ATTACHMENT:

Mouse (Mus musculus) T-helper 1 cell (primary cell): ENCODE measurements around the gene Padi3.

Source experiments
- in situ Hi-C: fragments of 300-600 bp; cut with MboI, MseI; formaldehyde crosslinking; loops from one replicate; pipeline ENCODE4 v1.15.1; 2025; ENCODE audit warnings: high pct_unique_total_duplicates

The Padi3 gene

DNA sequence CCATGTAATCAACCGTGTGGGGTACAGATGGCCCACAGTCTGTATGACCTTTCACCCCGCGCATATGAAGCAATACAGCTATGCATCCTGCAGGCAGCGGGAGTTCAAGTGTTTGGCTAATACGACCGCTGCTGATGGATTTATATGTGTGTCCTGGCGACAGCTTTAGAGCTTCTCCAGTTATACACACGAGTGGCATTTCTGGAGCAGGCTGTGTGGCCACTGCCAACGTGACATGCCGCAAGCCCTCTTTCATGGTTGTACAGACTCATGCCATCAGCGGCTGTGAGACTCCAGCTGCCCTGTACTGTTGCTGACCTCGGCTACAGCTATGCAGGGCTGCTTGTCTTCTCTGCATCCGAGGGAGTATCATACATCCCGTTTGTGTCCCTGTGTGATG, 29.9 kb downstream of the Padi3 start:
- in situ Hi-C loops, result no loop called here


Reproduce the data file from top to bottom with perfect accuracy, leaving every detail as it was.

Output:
Mouse (Mus musculus) T-helper 1 cell (primary cell): ENCODE measurements around the gene Padi3.

Source experiments
- in situ Hi-C: fragments of 300-600 bp; cut with MboI, MseI; formaldehyde crosslinking; loops from one replicate; pipeline ENCODE4 v1.15.1; 2025; ENCODE audit warnings: high pct_unique_total_duplicates

The Padi3 gene

DNA sequence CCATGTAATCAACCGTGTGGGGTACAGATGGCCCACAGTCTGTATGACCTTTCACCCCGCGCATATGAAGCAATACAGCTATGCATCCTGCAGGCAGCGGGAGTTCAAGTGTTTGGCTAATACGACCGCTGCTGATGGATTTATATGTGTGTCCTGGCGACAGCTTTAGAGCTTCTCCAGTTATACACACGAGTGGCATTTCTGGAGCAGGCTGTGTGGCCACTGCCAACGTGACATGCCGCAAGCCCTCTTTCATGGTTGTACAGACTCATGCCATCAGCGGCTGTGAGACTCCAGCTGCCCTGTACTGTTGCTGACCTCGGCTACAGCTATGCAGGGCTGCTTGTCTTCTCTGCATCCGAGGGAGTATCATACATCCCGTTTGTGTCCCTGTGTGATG, 29.9 kb downstream of the Padi3 start:
- in situ Hi-C loops, result no loop called here